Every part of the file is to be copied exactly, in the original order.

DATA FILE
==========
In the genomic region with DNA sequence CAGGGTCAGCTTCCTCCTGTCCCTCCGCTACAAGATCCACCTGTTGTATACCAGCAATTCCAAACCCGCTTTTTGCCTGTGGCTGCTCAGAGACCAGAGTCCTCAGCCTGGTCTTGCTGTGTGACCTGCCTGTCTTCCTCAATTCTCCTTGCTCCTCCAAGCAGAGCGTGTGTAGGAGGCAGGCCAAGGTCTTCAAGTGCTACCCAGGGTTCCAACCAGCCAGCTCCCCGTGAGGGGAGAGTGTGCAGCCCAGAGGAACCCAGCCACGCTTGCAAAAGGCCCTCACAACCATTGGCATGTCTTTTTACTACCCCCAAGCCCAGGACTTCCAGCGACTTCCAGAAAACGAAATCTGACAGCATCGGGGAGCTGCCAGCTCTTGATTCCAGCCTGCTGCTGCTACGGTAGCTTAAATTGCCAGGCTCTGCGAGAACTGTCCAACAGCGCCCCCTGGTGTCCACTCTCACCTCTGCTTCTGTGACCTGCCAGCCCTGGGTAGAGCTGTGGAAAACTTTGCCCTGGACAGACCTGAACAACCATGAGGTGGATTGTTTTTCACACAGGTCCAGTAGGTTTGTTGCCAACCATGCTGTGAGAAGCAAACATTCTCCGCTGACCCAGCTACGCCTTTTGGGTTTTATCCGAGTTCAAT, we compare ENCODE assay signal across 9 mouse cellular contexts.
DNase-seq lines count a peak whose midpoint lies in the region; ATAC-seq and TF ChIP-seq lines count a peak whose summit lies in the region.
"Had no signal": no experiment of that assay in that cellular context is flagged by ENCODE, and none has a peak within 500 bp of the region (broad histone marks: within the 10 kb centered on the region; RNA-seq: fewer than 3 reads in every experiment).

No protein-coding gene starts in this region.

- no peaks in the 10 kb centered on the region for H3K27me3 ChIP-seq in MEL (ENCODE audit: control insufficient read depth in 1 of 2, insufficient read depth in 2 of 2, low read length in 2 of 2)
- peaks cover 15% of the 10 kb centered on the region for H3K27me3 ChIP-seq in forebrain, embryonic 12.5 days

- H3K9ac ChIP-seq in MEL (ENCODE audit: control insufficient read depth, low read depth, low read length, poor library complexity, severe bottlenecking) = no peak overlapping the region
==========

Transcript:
In the genomic region with DNA sequence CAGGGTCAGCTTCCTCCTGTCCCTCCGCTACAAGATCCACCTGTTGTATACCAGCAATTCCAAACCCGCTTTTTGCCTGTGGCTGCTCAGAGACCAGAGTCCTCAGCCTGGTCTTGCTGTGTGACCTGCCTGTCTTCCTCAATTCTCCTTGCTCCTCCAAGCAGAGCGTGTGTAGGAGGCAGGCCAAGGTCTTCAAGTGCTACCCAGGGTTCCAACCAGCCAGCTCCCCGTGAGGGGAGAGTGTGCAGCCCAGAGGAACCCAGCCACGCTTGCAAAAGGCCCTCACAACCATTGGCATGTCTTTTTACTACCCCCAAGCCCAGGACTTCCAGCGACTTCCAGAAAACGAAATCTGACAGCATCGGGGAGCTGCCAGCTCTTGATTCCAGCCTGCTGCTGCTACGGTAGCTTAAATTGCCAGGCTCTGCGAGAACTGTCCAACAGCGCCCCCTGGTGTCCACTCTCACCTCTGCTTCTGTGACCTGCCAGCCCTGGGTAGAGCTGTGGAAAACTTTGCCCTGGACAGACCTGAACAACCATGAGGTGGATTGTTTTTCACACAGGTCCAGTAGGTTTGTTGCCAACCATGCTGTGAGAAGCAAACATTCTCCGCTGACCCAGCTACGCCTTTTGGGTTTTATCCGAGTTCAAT, we compare ENCODE assay signal across 9 mouse cellular contexts.
DNase-seq lines count a peak whose midpoint lies in the region; ATAC-seq and TF ChIP-seq lines count a peak whose summit lies in the region.
"Had no signal": no experiment of that assay in that cellular context is flagged by ENCODE, and none has a peak within 500 bp of the region (broad histone marks: within the 10 kb centered on the region; RNA-seq: fewer than 3 reads in every experiment).

No protein-coding gene starts in this region.

- no peaks in the 10 kb centered on the region for H3K27me3 ChIP-seq in MEL (ENCODE audit: control insufficient read depth in 1 of 2, insufficient read depth in 2 of 2, low read length in 2 of 2)
- peaks cover 15% of the 10 kb centered on the region for H3K27me3 ChIP-seq in forebrain, embryonic 12.5 days

- H3K9ac ChIP-seq in MEL (ENCODE audit: control insufficient read depth, low read depth, low read length, poor library complexity, severe bottlenecking) = no peak overlapping the region